Imagine having been blocked from expanding your business in 1975, litigating a claim for lost opportunities for all those years, winning that proceedings on the merits, and then having to start separate legal proceedings to determine the amount of damages to be awarded (schadestaat procedure). How does one value, in 2019, a business opportunity lost in 1975?
Background to the case
In 1975, a legal predecessor of the Municipality of Vianen (“Vianen”) breached its contractual obligation to transfer certain grounds to a factory producing concrete piles (“the factory”). As a result of the breach, the factory was unable to execute its plans for a large expansion of its production capacity in 1976.
The factory claimed to have suffered damages, and after lengthy proceedings, this claim was awarded by the Court of Appeal. This resulted in further legal proceedings to establish the amount of damage to be compensated. According to the District Court, the factory had not suffered any damage at all.
Decision of the Court of Appeal
The Court of Appeal decided otherwise, and ordered an examination by experts. The experts used a calculation method which combined examinations of future damage from the 1976 perspective, as well as concrete damage, taking in account certain events that occurred in later years.
Specifically, the experts compared the factory’s cash flows (as they had actually been) to how they would have been had the factory succeeded in expanding in 1976. The resulting amount was then capitalised to the reference date in 1976 using a discount rate based on, among other factors, the value of an amount of money now compared to the value of that same amount of money in 1976.
In addition to discounting the relevant amount to 1976, the experts also applied an extra discount for “entrepreneurial risk”.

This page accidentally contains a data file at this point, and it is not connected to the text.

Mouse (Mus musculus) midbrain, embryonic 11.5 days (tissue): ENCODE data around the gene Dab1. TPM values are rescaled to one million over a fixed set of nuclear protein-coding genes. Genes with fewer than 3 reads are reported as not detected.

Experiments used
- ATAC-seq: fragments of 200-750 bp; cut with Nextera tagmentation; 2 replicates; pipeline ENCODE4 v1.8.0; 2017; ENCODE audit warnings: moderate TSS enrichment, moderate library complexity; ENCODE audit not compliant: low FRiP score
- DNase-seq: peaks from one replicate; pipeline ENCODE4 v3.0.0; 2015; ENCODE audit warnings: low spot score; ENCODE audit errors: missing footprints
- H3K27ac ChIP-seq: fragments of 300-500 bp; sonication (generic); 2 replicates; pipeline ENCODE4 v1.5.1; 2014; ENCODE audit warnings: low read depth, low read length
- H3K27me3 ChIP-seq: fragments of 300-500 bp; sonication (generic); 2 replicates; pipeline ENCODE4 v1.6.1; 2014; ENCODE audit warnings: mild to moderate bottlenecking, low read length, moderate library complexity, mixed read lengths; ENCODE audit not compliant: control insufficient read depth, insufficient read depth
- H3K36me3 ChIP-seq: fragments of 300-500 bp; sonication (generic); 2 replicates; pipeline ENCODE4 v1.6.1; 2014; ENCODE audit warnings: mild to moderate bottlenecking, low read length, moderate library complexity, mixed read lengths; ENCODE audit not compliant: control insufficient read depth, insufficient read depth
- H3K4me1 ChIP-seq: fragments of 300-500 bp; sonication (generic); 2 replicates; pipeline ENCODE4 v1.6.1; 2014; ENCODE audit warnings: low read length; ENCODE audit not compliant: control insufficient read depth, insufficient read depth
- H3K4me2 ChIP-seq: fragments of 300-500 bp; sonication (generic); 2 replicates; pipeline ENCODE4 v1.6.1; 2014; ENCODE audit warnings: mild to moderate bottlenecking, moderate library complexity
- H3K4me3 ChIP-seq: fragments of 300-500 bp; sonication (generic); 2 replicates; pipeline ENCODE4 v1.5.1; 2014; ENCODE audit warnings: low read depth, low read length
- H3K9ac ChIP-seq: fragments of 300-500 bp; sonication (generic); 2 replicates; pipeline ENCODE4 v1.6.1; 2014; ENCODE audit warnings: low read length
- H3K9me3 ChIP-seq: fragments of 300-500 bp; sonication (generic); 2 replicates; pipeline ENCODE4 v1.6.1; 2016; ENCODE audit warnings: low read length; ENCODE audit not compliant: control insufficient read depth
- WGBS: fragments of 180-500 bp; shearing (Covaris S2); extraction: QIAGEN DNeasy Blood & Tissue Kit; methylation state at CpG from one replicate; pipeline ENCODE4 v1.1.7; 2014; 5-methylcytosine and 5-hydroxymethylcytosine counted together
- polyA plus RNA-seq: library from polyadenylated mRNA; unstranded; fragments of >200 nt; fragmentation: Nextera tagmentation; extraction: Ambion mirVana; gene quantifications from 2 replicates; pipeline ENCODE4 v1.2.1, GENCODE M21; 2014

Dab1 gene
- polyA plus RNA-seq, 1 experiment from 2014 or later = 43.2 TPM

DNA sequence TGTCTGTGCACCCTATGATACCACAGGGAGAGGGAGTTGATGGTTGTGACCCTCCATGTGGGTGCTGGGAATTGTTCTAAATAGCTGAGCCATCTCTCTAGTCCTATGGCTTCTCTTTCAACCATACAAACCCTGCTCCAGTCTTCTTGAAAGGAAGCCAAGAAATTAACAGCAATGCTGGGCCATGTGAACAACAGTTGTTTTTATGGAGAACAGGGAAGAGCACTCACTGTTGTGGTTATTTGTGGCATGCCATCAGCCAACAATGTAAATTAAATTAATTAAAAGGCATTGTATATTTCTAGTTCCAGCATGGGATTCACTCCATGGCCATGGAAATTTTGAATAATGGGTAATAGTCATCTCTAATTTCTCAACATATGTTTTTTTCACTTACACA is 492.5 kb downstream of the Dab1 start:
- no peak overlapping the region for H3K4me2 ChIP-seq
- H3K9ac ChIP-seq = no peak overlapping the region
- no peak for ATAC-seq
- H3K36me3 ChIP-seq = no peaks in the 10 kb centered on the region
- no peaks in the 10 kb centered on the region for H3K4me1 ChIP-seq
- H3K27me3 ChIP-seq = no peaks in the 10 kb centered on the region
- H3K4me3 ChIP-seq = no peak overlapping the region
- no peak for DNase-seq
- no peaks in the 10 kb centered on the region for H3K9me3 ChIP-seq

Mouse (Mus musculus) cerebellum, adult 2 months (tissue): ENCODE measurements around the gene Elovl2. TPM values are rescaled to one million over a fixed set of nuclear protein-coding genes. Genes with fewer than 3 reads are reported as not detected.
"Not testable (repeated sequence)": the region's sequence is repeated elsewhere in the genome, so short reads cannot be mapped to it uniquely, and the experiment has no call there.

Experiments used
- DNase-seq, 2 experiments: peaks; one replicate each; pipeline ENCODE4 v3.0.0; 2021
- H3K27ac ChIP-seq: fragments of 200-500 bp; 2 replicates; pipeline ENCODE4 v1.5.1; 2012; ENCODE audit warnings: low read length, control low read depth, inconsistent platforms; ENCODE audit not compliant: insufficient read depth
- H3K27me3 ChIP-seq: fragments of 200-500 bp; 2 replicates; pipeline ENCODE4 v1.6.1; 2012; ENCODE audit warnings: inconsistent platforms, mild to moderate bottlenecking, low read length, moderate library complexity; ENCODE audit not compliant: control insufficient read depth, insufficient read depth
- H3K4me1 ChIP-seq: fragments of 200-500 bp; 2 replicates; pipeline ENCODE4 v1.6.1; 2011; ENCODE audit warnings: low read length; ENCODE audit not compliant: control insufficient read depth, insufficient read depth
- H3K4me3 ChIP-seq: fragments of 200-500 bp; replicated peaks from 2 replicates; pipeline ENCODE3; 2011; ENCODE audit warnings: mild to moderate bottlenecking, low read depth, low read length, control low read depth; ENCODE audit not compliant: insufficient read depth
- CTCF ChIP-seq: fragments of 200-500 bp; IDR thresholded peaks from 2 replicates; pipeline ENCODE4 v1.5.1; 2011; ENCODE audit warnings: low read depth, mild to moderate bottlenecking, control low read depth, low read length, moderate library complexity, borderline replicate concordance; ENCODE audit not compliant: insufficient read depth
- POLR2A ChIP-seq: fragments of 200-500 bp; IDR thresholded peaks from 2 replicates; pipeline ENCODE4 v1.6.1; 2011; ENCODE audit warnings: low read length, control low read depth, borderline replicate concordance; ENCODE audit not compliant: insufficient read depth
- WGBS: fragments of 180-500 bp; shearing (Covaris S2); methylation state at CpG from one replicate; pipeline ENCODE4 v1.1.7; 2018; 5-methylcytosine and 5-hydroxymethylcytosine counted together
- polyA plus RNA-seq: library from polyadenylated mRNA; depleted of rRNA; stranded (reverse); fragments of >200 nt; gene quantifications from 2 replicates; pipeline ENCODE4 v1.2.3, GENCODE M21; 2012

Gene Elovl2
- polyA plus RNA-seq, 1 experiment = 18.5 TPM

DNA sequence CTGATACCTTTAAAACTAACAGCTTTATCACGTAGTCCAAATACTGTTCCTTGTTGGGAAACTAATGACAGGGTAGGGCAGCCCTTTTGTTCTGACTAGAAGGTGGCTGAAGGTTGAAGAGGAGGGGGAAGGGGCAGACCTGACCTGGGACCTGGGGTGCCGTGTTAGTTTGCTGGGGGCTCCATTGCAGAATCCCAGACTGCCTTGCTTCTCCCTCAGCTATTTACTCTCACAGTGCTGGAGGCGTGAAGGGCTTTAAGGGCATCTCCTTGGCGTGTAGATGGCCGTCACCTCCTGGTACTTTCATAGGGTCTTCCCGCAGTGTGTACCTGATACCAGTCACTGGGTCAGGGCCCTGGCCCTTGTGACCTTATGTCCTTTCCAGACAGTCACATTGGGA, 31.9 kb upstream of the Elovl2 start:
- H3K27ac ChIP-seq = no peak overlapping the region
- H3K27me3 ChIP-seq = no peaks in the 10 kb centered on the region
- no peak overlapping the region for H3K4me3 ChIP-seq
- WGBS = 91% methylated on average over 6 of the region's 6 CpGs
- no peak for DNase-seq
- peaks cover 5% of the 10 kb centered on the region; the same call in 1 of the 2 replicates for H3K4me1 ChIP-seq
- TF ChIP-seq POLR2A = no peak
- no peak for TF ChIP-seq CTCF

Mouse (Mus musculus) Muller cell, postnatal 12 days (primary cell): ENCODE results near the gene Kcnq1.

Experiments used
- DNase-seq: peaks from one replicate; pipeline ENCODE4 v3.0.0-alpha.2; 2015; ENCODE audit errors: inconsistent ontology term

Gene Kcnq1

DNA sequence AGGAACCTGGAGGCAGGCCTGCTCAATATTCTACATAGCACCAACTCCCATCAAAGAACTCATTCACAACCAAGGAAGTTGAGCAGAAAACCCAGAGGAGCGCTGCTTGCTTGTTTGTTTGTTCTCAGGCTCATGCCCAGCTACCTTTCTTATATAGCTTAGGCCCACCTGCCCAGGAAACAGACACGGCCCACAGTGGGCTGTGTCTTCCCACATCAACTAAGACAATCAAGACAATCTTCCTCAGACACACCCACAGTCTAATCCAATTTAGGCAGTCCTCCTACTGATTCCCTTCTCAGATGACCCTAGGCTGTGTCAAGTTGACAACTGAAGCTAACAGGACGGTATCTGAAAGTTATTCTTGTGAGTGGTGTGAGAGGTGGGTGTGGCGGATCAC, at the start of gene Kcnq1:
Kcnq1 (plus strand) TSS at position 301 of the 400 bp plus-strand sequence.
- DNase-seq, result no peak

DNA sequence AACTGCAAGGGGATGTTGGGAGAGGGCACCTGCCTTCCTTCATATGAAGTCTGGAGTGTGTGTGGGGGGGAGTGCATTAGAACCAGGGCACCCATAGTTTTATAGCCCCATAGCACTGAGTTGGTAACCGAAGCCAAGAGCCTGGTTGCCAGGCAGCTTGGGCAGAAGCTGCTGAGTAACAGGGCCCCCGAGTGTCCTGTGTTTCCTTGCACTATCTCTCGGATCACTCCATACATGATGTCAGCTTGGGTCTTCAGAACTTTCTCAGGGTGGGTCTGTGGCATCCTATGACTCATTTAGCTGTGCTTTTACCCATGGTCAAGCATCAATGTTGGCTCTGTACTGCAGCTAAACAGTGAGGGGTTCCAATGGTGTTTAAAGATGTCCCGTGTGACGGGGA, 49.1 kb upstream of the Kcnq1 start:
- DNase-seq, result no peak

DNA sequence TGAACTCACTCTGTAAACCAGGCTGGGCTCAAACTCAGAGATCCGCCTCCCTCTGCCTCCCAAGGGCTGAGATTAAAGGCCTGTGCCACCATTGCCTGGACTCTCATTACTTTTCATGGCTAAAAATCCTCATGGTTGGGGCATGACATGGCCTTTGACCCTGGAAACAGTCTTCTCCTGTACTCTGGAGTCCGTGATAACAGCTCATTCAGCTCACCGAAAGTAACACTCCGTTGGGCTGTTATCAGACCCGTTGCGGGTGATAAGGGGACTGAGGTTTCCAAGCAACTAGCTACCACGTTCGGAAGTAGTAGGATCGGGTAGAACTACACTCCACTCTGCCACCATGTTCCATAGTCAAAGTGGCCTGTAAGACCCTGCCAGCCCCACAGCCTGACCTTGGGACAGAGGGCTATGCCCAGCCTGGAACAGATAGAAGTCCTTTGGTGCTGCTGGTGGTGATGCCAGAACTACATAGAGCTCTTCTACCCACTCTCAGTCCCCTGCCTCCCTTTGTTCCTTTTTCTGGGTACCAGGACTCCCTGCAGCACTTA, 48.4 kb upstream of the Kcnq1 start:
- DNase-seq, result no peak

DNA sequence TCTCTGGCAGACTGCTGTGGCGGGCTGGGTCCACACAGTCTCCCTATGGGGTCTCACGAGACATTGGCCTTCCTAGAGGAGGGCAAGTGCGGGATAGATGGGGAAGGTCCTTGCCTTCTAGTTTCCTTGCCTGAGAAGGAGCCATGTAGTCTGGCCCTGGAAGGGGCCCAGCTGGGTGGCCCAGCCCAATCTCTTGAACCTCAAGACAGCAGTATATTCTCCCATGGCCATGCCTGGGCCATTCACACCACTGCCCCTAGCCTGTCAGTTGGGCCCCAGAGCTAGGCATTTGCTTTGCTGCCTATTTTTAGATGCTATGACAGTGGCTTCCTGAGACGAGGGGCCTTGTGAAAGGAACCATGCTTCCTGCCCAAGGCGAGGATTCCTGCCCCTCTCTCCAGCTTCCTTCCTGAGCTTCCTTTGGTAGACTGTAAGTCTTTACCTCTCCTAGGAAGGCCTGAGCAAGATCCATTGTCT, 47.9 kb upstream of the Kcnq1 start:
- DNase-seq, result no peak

The Court of Appeal aligned with the calculation method applied by the experts, but deviated from the experts’ calculation with regard to the discount for entrepreneurial risk (ECLI:NL:GHDHA:2017:2282). It reasoned that the experts had shaped the hypothetical situation with careful reference to both expectations at the time and actual developments, thereby constructing the most accurate and probable hypothetical scenario in which the breach of contract had not occurred.
As such, the court found there was no more room for a discount for entrepreneurial risk, as that would potentially underestimate the actual damage suffered by the factory.
The Court of Appeal’s passing over of this discount resulted in an increase of the amount of damages to be awarded. Both Vianen and the factory appealed to the Supreme Court.
Dutch Supreme Court
In its decision of 30 August 2019 (ECLI:NL:HR:2019:1291), the Supreme Court assessed whether the Court of Appeal was correct in:
- calculating (future) damages as per a reference date in the past, taking in account events that occurred after the reference date; and
- deviating from the experts’ calculation by adjusting the discount rate without giving the parties and the experts the opportunity to share their views on this particular issue with the Court of Appeal.
The Supreme Court affirmed the approach of the Court of Appeal, referring to the freedom of the courts to establish damages under Clause 6:97 DCC. The Supreme Court confirmed that:
- courts are allowed to calculate damages and capitalise them as per a reference date in the past;
- if they do so, the damage has to be estimated to be as close to the actual damage suffered as possible; and
- that courts should not take into account only the expectations with regard to future developments as per the reference date. They also have to take into account the developments that actually occurred between the reference date and the date at which the damages are calculated.
As the discount for entrepreneurial risk had been discussed by the parties in their procedural documents, and by the experts during a hearing, the Supreme Court ruled that the Court of Appeal did not have to go back to the parties or experts to hear their views on its intended decision to deviate from the experts’ calculation.
Calculating future damages from the past is a tricky business. The courts have a vast amount of freedom to make their own calculations. Unlike science fiction authors, they are (to a certain extent) aware of what actually happened, and they must use that knowledge. However, because of their freedom to estimate damages and their authority to deviate from expert opinions, it is not easy to challenge their decision. It is therefore important not only to substantiate any objections against an expert opinion, but also to consider and present possible alternatives.